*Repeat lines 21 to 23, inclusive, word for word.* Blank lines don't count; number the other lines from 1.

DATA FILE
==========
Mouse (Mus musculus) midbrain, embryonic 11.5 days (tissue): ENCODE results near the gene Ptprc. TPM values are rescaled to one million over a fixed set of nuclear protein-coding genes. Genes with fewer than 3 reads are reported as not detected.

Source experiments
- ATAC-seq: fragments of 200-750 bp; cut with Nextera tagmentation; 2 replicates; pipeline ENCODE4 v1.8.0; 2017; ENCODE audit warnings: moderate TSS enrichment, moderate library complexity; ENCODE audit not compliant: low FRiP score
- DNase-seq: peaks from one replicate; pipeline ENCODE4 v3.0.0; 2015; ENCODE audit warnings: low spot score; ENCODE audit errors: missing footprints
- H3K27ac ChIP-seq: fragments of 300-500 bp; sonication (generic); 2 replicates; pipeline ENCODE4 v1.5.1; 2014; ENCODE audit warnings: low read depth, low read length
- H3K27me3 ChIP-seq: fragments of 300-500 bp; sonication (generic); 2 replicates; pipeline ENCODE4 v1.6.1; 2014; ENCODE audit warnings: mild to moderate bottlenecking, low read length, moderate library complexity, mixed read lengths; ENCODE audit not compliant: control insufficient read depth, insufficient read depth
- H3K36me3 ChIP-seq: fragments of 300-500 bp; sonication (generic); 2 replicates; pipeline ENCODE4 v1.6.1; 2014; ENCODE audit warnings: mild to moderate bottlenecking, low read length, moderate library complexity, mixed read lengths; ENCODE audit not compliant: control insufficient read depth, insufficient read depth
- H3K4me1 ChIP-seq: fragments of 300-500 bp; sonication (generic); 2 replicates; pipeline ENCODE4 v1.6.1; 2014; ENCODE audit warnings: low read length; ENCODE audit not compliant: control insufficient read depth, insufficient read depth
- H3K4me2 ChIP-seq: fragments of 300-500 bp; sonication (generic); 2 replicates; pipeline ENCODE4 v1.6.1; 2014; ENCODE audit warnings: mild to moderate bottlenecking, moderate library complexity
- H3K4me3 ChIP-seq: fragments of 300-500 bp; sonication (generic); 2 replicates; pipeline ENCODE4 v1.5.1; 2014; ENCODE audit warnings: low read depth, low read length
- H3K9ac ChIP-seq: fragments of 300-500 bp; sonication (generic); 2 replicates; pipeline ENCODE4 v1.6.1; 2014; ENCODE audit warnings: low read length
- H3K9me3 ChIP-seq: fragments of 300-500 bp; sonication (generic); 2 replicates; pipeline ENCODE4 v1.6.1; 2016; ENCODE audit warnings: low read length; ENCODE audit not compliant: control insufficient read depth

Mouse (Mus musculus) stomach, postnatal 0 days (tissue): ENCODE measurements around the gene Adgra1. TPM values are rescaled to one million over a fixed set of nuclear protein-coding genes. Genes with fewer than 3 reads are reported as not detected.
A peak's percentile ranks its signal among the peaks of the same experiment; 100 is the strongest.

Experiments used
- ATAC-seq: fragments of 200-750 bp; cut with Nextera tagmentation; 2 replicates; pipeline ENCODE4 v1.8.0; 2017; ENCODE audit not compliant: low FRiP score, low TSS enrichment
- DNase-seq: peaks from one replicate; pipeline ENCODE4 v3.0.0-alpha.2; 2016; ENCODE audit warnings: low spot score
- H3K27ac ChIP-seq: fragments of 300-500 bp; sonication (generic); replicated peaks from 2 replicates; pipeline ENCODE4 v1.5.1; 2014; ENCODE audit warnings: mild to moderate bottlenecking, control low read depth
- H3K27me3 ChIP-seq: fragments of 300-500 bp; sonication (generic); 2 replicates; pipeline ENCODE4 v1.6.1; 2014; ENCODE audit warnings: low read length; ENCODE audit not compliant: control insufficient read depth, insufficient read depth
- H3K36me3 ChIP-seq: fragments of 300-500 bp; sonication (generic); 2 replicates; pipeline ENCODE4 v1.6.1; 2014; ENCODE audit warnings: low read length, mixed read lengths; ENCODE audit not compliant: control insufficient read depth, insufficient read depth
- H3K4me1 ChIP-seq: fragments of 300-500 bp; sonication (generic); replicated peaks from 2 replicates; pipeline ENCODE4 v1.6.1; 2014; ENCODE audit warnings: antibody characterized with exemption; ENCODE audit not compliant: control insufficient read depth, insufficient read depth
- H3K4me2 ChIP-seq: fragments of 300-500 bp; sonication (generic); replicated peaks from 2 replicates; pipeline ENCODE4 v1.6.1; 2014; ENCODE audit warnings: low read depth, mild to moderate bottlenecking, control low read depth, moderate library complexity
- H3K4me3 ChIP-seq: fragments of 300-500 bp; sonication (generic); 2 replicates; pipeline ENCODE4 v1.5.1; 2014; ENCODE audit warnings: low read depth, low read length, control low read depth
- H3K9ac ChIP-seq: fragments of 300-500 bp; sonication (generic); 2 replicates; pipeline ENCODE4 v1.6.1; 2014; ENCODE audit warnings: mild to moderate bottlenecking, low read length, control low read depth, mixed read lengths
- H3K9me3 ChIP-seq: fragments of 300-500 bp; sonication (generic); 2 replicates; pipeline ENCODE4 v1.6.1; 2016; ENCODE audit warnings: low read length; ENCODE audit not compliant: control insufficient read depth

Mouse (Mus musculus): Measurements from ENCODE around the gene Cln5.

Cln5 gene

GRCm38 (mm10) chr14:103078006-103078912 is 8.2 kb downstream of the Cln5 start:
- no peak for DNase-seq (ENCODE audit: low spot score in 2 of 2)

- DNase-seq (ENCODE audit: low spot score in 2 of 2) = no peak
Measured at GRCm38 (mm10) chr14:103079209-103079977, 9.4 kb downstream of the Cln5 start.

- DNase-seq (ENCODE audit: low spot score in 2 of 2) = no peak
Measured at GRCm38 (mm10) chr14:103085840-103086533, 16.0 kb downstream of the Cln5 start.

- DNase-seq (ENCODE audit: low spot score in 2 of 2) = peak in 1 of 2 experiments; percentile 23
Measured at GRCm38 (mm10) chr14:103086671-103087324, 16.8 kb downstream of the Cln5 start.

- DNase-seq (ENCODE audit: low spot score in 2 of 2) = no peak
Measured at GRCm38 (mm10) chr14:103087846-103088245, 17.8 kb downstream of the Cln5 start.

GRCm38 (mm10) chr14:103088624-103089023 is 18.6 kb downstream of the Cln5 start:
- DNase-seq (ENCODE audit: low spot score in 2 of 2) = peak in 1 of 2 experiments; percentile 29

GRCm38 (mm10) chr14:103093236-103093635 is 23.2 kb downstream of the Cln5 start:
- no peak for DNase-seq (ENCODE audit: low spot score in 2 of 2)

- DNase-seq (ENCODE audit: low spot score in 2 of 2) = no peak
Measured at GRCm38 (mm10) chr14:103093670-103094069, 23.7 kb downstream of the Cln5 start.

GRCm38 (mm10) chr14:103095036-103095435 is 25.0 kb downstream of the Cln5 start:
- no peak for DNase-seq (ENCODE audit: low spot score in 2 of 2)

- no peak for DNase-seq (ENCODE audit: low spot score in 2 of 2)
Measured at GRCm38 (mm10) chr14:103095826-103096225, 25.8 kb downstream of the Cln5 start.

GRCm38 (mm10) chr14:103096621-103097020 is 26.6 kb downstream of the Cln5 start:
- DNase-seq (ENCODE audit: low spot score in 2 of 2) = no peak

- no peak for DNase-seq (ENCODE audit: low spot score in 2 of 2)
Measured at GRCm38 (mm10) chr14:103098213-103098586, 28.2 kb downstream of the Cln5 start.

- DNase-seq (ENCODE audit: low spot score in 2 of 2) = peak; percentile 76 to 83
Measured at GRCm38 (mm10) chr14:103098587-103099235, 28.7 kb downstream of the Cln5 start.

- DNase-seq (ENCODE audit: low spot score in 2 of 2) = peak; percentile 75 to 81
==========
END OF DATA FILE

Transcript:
- H3K4me1 ChIP-seq: fragments of 300-500 bp; sonication (generic); replicated peaks from 2 replicates; pipeline ENCODE4 v1.6.1; 2014; ENCODE audit warnings: antibody characterized with exemption; ENCODE audit not compliant: control insufficient read depth, insufficient read depth
- H3K4me2 ChIP-seq: fragments of 300-500 bp; sonication (generic); replicated peaks from 2 replicates; pipeline ENCODE4 v1.6.1; 2014; ENCODE audit warnings: low read depth, mild to moderate bottlenecking, control low read depth, moderate library complexity
- H3K4me3 ChIP-seq: fragments of 300-500 bp; sonication (generic); 2 replicates; pipeline ENCODE4 v1.5.1; 2014; ENCODE audit warnings: low read depth, low read length, control low read depth